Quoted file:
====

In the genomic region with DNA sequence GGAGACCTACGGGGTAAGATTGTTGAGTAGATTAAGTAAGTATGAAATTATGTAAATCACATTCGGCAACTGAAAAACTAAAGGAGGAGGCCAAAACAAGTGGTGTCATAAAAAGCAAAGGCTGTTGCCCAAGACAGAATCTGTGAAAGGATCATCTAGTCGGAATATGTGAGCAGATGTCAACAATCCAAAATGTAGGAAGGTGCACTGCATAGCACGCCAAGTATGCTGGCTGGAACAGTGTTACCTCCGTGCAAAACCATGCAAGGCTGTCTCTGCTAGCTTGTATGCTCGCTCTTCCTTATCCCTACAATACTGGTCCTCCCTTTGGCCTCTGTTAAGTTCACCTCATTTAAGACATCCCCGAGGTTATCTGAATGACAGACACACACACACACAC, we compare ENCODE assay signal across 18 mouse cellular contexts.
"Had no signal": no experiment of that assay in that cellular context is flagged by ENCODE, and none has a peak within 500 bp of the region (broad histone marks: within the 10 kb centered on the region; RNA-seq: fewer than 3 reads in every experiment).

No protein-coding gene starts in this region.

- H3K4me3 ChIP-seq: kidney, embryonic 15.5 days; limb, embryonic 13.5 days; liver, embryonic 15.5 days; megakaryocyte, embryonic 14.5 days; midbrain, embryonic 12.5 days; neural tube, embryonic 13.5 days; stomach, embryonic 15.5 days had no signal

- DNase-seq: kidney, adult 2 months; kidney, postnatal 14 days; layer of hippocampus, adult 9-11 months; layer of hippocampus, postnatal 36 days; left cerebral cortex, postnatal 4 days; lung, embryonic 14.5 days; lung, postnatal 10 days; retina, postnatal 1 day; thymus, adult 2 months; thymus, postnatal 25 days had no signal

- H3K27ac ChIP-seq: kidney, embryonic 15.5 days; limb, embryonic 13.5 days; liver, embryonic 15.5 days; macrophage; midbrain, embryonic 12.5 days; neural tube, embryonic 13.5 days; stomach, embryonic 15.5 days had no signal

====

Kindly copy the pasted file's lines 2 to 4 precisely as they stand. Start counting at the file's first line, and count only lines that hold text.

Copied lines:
"Had no signal": no experiment of that assay in that cellular context is flagged by ENCODE, and none has a peak within 500 bp of the region (broad histone marks: within the 10 kb centered on the region; RNA-seq: fewer than 3 reads in every experiment).

No protein-coding gene starts in this region.

- H3K4me3 ChIP-seq: kidney, embryonic 15.5 days; limb, embryonic 13.5 days; liver, embryonic 15.5 days; megakaryocyte, embryonic 14.5 days; midbrain, embryonic 12.5 days; neural tube, embryonic 13.5 days; stomach, embryonic 15.5 days had no signal